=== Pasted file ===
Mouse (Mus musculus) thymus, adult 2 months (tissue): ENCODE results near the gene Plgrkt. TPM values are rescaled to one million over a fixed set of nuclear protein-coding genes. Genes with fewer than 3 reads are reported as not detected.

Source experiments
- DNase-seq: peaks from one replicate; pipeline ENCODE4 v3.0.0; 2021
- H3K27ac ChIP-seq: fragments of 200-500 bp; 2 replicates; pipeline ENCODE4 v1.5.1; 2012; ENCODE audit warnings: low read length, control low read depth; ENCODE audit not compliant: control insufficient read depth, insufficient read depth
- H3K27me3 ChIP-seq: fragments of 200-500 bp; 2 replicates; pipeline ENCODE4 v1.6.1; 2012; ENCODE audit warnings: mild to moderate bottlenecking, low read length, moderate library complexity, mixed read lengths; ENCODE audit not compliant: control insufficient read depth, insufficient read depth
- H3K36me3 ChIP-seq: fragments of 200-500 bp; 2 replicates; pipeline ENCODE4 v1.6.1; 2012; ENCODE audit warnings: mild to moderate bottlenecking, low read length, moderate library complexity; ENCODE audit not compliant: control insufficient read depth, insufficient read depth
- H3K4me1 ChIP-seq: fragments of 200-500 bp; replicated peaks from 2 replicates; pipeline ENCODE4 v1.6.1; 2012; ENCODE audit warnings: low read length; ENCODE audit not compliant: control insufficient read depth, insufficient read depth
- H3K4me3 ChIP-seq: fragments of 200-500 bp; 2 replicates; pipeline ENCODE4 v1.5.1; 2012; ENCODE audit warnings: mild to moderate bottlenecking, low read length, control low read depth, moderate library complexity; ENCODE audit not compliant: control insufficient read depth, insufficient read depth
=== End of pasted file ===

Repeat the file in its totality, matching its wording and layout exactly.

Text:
Mouse (Mus musculus) thymus, adult 2 months (tissue): ENCODE results near the gene Plgrkt. TPM values are rescaled to one million over a fixed set of nuclear protein-coding genes. Genes with fewer than 3 reads are reported as not detected.

Source experiments
- DNase-seq: peaks from one replicate; pipeline ENCODE4 v3.0.0; 2021
- H3K27ac ChIP-seq: fragments of 200-500 bp; 2 replicates; pipeline ENCODE4 v1.5.1; 2012; ENCODE audit warnings: low read length, control low read depth; ENCODE audit not compliant: control insufficient read depth, insufficient read depth
- H3K27me3 ChIP-seq: fragments of 200-500 bp; 2 replicates; pipeline ENCODE4 v1.6.1; 2012; ENCODE audit warnings: mild to moderate bottlenecking, low read length, moderate library complexity, mixed read lengths; ENCODE audit not compliant: control insufficient read depth, insufficient read depth
- H3K36me3 ChIP-seq: fragments of 200-500 bp; 2 replicates; pipeline ENCODE4 v1.6.1; 2012; ENCODE audit warnings: mild to moderate bottlenecking, low read length, moderate library complexity; ENCODE audit not compliant: control insufficient read depth, insufficient read depth
- H3K4me1 ChIP-seq: fragments of 200-500 bp; replicated peaks from 2 replicates; pipeline ENCODE4 v1.6.1; 2012; ENCODE audit warnings: low read length; ENCODE audit not compliant: control insufficient read depth, insufficient read depth
- H3K4me3 ChIP-seq: fragments of 200-500 bp; 2 replicates; pipeline ENCODE4 v1.5.1; 2012; ENCODE audit warnings: mild to moderate bottlenecking, low read length, control low read depth, moderate library complexity; ENCODE audit not compliant: control insufficient read depth, insufficient read depth